Its 5.45in, 720 x 1,440 display doesn’t look bad, though, with a measured 415cd/m² peak brightness and contrast ratio of 1407:1. Colours are nice and vibrant, and viewing angles are near-perfect. Even colour accuracy and sRGB coverage are acceptable, which is as much as you can really expect from a phone this cheap.

READ NEXT: Honor 7A review: Can Honor’s best value smartphone rival the Motorola Moto G6?

Honor 7S review: Performance

In light of the Honor 7S’ low price and lightweight internals, I wasn’t expecting it to fly through tasks or to smoothly handle multiple apps open at once. Even so, I was surprised by how poor its performance was.

For example, when I wanted to adjust the phone’s volume while watching a YouTube video, the virtual slider didn’t appear on screen until 15 seconds after I’d pressed the rocker. Normally, you’d expect it to appear instantaneously. It’s an awful experience.

^ Honor 7S Geekbench 4 benchmark

This is one of those occasions where benchmark results don’t paint the whole picture. In everyday use, the Honor 7S feels a lot less responsive than its competitors.

^ Honor 7S GFXBench benchmark

GPU performance is weak too. The 7S does at least beat the Alcatel Pixi 4, but it’s simply too laggy to play action games such as PUBG. Casual puzzlers like Candy Crush are more its level – just remember to close all your other programs, or the phone’s limited amount of RAM will bottleneck your experience.

^ Honor 7S battery life

The phone’s battery life, at least, is quite good. It lasted 10hrs 33mins in the Expert Reviews video rundown test, meaning you can enjoy back-to-back movies on a long-haul flight. For comparison, the Vodafone Smart N9 and N8 last only 9hrs 11mins and 8hrs 44mins, respectively.

READ NEXT: Motorola Moto G6 Play review: Another winner from Motorola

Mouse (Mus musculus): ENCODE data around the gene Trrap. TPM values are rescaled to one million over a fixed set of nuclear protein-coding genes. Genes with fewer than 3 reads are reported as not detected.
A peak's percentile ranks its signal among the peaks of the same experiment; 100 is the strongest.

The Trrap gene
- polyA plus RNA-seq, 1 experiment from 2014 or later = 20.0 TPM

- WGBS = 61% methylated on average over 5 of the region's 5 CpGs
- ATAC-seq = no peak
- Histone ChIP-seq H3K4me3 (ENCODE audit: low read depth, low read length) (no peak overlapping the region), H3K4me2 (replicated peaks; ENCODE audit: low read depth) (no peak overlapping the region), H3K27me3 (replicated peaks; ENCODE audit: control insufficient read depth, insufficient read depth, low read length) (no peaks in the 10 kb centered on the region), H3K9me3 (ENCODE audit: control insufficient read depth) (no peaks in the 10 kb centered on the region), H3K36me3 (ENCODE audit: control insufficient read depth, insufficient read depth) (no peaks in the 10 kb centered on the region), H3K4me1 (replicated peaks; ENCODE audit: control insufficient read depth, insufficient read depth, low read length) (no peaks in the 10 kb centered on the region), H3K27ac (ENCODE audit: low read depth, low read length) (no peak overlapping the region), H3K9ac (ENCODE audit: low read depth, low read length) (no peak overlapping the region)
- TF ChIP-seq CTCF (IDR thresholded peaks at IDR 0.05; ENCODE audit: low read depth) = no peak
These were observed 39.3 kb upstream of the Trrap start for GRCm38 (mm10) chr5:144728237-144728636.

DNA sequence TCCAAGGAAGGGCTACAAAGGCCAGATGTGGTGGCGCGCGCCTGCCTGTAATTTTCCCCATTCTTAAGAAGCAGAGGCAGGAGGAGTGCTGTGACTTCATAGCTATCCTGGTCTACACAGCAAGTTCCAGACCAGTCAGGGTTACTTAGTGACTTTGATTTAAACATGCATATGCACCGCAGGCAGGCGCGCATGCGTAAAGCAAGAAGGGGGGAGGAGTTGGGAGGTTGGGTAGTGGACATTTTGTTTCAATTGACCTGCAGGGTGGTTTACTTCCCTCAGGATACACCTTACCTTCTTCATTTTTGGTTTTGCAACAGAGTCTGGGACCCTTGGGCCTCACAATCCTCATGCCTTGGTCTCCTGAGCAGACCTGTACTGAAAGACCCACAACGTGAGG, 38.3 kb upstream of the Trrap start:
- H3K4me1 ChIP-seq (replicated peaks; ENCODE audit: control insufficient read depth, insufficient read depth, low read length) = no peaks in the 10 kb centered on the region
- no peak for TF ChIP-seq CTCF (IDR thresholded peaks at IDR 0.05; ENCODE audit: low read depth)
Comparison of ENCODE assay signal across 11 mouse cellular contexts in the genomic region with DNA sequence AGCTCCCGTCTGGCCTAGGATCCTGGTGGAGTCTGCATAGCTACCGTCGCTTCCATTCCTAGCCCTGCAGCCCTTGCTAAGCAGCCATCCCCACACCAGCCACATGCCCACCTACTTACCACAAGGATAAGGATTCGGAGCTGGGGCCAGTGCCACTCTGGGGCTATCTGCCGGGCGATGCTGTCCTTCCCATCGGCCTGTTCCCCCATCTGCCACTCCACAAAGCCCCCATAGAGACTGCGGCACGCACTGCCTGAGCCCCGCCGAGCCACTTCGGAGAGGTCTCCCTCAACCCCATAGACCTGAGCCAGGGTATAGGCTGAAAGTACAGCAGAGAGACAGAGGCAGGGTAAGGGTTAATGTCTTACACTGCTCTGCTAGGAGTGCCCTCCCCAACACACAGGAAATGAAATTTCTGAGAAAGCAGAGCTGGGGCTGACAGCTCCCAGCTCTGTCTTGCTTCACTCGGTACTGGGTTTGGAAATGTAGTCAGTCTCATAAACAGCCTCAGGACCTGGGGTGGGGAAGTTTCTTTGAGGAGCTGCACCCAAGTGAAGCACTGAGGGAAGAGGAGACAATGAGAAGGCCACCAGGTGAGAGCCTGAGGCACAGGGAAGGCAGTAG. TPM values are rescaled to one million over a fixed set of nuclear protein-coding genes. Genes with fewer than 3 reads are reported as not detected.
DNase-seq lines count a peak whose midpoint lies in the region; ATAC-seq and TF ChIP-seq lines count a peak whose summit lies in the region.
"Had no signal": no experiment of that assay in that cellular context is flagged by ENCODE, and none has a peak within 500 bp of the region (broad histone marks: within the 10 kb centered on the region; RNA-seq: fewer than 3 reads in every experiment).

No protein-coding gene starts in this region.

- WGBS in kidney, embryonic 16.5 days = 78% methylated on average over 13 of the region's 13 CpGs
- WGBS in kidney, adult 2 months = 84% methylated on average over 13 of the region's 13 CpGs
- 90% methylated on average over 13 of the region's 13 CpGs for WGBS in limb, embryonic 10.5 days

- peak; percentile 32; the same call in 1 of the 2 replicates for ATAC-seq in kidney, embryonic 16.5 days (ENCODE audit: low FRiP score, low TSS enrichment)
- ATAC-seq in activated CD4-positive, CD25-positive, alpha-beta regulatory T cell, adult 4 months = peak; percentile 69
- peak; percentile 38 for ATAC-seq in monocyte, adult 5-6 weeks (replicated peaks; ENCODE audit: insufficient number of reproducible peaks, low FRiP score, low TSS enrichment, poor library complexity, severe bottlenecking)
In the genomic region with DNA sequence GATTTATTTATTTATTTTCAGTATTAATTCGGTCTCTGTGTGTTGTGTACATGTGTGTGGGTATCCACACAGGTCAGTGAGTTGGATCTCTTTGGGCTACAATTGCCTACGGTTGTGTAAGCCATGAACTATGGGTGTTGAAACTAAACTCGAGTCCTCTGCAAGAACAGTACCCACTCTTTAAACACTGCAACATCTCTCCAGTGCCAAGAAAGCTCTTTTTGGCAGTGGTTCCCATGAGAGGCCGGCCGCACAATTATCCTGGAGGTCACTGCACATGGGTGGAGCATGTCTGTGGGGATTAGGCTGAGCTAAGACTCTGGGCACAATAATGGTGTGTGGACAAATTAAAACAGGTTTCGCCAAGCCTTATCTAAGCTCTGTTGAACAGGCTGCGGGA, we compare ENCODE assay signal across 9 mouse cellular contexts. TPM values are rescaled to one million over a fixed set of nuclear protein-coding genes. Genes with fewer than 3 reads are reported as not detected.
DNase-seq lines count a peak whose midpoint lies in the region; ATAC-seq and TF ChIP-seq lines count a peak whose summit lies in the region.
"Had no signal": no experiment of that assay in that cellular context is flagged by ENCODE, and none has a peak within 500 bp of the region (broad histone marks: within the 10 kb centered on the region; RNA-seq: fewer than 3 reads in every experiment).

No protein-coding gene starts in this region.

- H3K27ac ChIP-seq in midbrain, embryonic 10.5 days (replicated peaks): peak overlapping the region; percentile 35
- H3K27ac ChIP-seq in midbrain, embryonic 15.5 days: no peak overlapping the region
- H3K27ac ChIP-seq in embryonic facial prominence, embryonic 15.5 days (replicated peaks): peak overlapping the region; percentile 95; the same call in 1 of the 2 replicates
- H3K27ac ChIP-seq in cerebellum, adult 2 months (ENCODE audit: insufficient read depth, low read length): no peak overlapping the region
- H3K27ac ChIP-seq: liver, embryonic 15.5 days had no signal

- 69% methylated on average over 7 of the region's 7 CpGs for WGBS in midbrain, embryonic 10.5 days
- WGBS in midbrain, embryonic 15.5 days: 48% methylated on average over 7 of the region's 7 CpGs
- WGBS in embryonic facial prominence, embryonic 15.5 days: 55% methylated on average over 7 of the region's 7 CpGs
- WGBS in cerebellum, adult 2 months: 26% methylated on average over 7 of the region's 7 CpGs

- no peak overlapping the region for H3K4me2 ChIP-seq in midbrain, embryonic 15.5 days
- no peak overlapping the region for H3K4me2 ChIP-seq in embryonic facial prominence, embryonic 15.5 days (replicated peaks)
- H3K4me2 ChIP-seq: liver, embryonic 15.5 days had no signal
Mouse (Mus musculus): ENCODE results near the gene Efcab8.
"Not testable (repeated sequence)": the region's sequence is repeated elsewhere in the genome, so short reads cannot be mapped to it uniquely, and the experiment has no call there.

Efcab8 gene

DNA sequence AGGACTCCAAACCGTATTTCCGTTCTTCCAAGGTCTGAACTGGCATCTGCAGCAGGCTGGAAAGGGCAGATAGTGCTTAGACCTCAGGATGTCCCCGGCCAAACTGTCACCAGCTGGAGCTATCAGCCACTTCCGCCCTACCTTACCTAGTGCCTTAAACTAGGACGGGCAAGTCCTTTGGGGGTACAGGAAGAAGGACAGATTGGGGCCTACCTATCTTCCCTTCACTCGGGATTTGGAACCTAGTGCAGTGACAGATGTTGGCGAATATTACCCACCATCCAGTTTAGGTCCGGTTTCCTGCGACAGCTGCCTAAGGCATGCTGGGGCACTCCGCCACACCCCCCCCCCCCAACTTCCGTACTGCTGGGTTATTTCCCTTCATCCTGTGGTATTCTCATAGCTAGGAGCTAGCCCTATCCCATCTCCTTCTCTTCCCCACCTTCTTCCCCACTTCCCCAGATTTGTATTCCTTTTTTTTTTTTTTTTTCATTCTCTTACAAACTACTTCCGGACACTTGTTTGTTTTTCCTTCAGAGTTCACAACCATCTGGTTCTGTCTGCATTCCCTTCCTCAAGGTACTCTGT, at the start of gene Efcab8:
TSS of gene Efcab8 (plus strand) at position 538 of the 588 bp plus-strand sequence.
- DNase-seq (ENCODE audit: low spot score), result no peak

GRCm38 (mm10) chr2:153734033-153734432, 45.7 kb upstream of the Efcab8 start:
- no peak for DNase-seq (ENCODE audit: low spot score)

Honor 7S review: Camera

The Honor 7S has a single 13-megapixel camera at the back, and a 5-megapixel camera around the front. Those sound like decent specs, but I found the image quality disappointing.

For example, in the image below (taken in standard shooting mode), you can see how the rear camera completely smears over the pattern of the brickwork. Trees are a blur of green, and even the buildings in the foreground are lacking in fine detail.

^ Taken without HDR

Switching on HDR mode makes a big difference – but if anything it goes too far in the other direction, thanks to excessive contrast and sharpening:

^ Taken with HDR

Now the brickwork is distractingly conspicuous, while the trees become harshly dappled and the red building in the foreground comes out looking almost white. The post-processing doesn’t seem to work properly at the edges of the image either – check out the weird ghosting at the right-hand side, which makes it look as if the buildings are moving.

And if you thought that was bad, wait until you see the camera’s low-light performance.

Without a flash, the image is simultaneously both blurry and noisy at once.

^ Indoors without flash

You’d hope that turning on the flash would help, but when I tried it the 7S consistently got the exposure compensation completely wrong. I shot the same scene ten times, from different angles and positions, and every single time I was left with an unusable, hugely overexposed image:

^ With flash

The front-facing camera also suffers from a lack of fine detail and a bit of smearing in the background, but that’s perhaps not such a big deal for selfies.

READ NEXT: Nokia 5.1 review: Hands on with the Nokia 5's more powerful sibling

Honor 7S review: Verdict

The Honor 7S is so cheap that it’s tempting to forgive its faults – but they’re simply too big to overlook. The sluggish performance is a constant annoyance, and I wouldn’t be happy carrying such a poor camera around with me.

If you really need to stick near the £100 mark, your best bet is to spend the extra £9 and get the Vodafone Smart N9 instead. But if you can go a little higher, the Moto G6 Play is a much better choice, with far snappier performance, a great camera and a battery that’ll last five hours longer on a charge.